MASERU – Trade unions have taken the government to task, accusing it among others, of failure to issue minimum wage increment in the past two financial years, inefficiency of the courts of law and failure to issue the Social Security Bill.
The unions are further fighting for the release of the reviewed Labour Code Bill of 2006 and want the workers to be represented in designing of the COVID-19 regulations.
On Tuesday, an alliance of trade unions including the National Clothing Textile and Allied Workers Union (NACTWU), United Textile Employees (UNITE), Lesotho Workers Association (LEWA), Lentsoe La Sechaba Trade Union (LESWA) as well as Construction, Mining and Quarry Trade Union (CMQ) and Lesotho Wholesale, Catering and Allied Workers Union (LEWCAWU) expressed concerns over the government’s failure to deal with critical issues of concerns over the past years.
In a bid to persuade the government to respond positively to all these concerns, the workers have decided that on May 14, they will petition both Prime Minister Dr Moeketsi Majoro and the Minister of Labour and Employment Moshe Leoma.
“We are not happy that the workers have not been given a salary increase in 2020/21 for no good reasons while the Wages Advisory Board had completed its business on March 24, 2020. We want the minister to issue this gazette with immediate effect, retrospectively from April 1, 2021.
“We are not happy that workers were not given wage increments for 2021-22, which were due on April 1, 2021 because of negligence of the Ministry of Labour and Employment. We demand a gazette for 2021/22 to be issued immediately after the completion of the public comments,” NACTWU Secretary General, Sam Mokhele said during a joint media briefing on Tuesday.
Two weeks ago, three people we shot by police during a mass protest in an attempt to disperse protesting factory workers in Maseru over salary increments.
Among other things, the workers wanted the government to publish a gazette, which they argue was finalised in 2020 by the then Minister of Labour, Keketso Rantšo.
After the employee representatives and employers could not reach common ground, the minister has to act as a middleman and make a decision on the matter before releasing a gazette.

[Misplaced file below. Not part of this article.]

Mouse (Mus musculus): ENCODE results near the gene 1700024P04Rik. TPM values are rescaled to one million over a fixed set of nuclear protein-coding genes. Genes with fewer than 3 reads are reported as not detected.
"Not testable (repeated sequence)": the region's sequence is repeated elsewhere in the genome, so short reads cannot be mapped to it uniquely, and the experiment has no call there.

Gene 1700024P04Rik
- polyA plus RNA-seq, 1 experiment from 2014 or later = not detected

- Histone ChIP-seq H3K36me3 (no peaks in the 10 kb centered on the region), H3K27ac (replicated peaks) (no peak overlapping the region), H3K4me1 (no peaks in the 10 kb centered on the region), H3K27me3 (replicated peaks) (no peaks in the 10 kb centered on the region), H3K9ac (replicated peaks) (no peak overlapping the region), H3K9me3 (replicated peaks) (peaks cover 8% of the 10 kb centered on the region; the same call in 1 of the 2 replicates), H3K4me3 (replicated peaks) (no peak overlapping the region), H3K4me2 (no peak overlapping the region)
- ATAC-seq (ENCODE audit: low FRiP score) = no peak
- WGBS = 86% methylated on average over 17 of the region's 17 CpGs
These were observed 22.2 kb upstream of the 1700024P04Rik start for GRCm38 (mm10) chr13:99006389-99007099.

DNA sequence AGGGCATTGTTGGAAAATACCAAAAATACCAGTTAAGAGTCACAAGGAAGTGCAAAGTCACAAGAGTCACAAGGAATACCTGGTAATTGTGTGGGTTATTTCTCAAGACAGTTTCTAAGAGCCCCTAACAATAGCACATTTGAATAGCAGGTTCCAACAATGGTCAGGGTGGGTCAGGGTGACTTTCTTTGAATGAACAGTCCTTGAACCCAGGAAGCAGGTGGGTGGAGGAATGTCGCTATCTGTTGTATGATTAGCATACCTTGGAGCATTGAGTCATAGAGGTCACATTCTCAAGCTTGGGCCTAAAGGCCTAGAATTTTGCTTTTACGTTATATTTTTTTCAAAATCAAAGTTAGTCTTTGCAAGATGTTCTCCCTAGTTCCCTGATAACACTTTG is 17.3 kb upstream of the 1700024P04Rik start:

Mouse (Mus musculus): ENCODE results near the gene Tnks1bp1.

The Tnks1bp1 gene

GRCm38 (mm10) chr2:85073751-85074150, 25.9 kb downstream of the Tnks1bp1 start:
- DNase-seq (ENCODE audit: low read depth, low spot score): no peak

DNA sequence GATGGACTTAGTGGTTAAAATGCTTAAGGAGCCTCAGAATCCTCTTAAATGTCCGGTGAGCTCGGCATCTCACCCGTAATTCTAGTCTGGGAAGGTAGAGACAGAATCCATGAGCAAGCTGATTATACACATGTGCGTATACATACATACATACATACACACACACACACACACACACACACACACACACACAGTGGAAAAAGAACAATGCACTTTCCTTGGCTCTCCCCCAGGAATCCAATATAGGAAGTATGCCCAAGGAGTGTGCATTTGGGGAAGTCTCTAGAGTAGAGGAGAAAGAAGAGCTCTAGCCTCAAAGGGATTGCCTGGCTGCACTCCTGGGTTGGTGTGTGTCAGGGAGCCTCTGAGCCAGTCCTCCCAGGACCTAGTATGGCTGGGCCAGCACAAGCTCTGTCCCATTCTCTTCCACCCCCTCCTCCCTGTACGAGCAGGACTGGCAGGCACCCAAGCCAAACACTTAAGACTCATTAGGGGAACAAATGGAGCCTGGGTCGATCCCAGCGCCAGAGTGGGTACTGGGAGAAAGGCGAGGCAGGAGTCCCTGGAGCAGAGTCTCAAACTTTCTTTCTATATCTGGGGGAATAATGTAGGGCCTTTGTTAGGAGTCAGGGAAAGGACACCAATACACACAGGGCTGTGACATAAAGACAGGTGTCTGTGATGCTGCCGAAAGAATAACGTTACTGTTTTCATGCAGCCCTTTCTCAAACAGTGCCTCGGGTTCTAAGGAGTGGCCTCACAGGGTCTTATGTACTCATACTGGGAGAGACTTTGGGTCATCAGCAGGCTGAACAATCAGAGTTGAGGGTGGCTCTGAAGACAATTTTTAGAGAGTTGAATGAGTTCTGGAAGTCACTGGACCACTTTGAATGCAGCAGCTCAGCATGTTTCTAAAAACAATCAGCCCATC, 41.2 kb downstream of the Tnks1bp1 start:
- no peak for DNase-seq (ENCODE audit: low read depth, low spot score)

The employers were offering only six percent salary hike while the employees demanded a 20 percent increase.
“We are unhappy that the government is not doing its obligation of protecting workers who are not covered by the minimum wage gazette. On several occasions, we have presented before the wages board news sectors as we have realised that workers are being prejudiced but every time, the government ignores our proposals. We demand that the minister arrange Wages Advisory Board meetings to deliberate on all proposed issues that are in the best interests of the workers and their welfare,” Mr Mokhele added.
Unions further want the Ministry of Labour to pass the reviewed Labour Code Order of 2006. They contend that the Minister of Labour should fast track the issuance of this bill as it is beneficial to the workers, employers and the country as whole.
They also want government to issue the Social Security Bill which they argue, could have helped workers during devastating situation of the COVID-19 pandemic.
“We are also unhappy with the way the COVID-19 regulations are being made as they collide with the supreme law which is the Labour Code and therefore prejudicing the workers in the process. We demand that the workers be represented in the making of these regulations by NACOSEC,” Mr Mokhele further noted.